Washington School District is initiating an incentive program this fall to encourage schools to save on utility costs. Schools that reduce consumption over this year's use will receive 80 percent of the savings for other purposes.
Granite District is adding schools to an automated, centrally controlled system as quickly as possible to cut energy consumption. This year, 12 schools will be retrofitted for the computerized system, for a total of approximately 25 percent of the Granite schools. The district estimates savings of about $500,000 to $1 million on its $7 million energy budget. As the system goes districtwide, the savings will grow.Davis District has had a central control system for several years and has saved millions of dollars. The system monitors individual buildings and automatically reduces consumption during peak hours when costs are higher.
These are activities that bring smiles to the face of Jerry H. Zenger of the University of Utah's Engineering Experimental Station.
The station has cooperated with other state agencies for several years to promote the wise use of energy in state buildings, including schools. Conservative use has the potential to save millions of dollars that could be converted to more productive education uses, Zenger said.
In 1989-90, Utah's schools shared a total energy bill of $32.7 million. With even minimal effort, that total could be cut by 20 percent or $6.5 million, Zenger said. Aggressive control of energy consumption has the potential for much greater savings.
That public buildings can conserve energy was demonstrated during a 1980s Middle East crisis that sent oil prices soaring. Under duress, schools instituted energy-saving measures. But with the end of the crisis, costs have crept up again, Zenger said. Even the recent Persian Gulf war did not have a significant impact, as oil prices stayed relatively stable.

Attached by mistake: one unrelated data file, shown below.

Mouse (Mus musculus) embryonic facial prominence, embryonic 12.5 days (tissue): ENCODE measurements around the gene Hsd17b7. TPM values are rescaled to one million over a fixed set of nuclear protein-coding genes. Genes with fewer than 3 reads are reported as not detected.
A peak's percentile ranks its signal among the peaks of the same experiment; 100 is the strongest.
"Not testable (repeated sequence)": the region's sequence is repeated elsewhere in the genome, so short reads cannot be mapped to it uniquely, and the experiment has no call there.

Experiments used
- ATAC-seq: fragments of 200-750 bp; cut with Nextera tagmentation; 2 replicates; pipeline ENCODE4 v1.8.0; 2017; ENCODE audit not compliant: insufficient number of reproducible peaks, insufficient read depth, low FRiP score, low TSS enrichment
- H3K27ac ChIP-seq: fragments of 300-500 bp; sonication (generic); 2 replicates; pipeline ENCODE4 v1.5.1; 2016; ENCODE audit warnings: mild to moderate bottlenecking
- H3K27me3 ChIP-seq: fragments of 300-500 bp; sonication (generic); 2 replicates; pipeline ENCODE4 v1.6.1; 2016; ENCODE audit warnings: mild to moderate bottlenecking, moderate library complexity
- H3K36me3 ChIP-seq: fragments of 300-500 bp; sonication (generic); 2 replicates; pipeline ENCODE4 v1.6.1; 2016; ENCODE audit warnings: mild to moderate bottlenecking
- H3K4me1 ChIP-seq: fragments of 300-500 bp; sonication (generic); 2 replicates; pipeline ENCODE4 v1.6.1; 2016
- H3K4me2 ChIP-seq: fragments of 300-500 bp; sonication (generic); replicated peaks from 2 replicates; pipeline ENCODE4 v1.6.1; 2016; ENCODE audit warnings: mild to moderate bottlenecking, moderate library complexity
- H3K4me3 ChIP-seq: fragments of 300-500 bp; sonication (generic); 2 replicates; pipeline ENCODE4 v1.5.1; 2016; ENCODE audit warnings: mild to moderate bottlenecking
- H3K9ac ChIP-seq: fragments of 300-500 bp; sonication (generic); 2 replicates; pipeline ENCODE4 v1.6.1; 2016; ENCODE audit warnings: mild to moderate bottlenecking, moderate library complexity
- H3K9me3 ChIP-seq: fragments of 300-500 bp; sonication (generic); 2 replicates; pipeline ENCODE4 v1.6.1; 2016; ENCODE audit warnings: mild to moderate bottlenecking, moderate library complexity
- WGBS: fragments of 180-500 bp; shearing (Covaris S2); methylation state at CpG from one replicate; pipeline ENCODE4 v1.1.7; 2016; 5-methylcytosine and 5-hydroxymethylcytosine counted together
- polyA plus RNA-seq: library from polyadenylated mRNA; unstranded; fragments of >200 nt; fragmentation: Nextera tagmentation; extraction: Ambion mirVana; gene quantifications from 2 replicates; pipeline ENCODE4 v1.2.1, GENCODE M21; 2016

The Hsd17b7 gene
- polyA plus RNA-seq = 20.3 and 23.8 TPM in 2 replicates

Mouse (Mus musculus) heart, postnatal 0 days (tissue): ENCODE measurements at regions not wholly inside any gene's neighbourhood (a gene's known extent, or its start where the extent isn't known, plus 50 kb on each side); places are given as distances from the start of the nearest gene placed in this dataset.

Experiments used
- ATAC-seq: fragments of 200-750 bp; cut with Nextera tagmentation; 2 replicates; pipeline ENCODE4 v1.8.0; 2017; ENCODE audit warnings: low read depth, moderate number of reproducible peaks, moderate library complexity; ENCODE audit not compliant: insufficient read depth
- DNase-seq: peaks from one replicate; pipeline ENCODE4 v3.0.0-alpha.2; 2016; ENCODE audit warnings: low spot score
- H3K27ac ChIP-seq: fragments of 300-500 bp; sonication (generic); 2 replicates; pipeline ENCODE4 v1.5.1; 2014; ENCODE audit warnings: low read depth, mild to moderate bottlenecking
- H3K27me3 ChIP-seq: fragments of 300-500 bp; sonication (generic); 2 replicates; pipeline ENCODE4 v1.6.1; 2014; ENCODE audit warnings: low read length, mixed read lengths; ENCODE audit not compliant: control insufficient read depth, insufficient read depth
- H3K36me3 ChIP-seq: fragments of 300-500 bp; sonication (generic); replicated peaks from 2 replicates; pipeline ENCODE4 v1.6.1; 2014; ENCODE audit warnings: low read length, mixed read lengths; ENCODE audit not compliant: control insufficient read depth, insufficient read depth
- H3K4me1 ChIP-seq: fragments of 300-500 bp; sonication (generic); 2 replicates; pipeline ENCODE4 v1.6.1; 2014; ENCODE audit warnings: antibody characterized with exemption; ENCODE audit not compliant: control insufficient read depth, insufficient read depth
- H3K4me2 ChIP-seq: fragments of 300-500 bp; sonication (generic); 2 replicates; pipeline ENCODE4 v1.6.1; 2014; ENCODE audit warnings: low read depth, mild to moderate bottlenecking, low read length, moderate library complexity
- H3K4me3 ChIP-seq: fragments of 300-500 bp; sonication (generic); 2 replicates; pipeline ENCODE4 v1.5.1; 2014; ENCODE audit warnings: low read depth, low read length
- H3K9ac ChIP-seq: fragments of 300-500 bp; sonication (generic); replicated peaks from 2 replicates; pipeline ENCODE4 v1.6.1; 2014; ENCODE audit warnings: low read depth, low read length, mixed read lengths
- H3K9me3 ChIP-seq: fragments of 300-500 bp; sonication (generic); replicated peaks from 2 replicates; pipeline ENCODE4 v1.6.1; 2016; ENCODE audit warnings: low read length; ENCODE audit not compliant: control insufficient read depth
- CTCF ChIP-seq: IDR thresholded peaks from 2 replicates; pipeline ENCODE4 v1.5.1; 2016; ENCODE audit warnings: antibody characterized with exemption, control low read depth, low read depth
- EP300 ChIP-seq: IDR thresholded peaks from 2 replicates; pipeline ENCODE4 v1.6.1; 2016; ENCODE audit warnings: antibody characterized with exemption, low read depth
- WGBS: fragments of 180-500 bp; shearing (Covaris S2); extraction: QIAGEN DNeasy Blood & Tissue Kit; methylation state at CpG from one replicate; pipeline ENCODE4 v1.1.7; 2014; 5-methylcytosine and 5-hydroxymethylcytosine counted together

Because schools are in use only five days a week and for only part of each day, it is important that energy use be minimized when buildings are empty.
"Leaky buildings cost a lot for heating or cooling air that doesn't do any good," Zenger said.
He encourages Utah school districts to consider actions taken by school districts across the country to address the problem. In Philadelphia, for instance, cutting energy consumption and returning part of the savings to the schools helped the school district solve desperate financial problems. The district had reneged on a promised salary increase and faced bankruptcy. In three years, the district saved $12 million in a really austere program. The savings now are about $6 million a year.
Several large districts around the country have made similar efforts pay off, shifting money from energy budgets to instruction.
The availability of federal and state grants has encouraged many districts to work on the problem, said Ross Wentworth, Granite facilities director.
In most areas of Utah, evaporative coolers are as effective as central air conditioning, and less expensive, said Zenger. Generally, only two weeks of the year are too hot for the coolers to handle, state energy experts say. With more schools going to year-round schedules, energy costs for cooling are becoming greater than heating costs in some districts.
Mismanagement of utilities may occur because:
- Building occupants and operators, including principals and custodial personnel, are not aware of utility costs since they are not paid at the building level.
- Operators are often poorly trained or not trained at all. Some buildings lack operating manuals.
- Inadequate maintenance budgets force corrective rather than preventive maintenance.
- Schools have no incentive to save on energy costs. They face no penalties if they are wasteful.
- Bidding regulations often require that a district buy the cheapest equipment, rather than the best and most energy-efficient. Purchase agents can avoid the problem by writing performance specifications that rule out low-caliber equipment.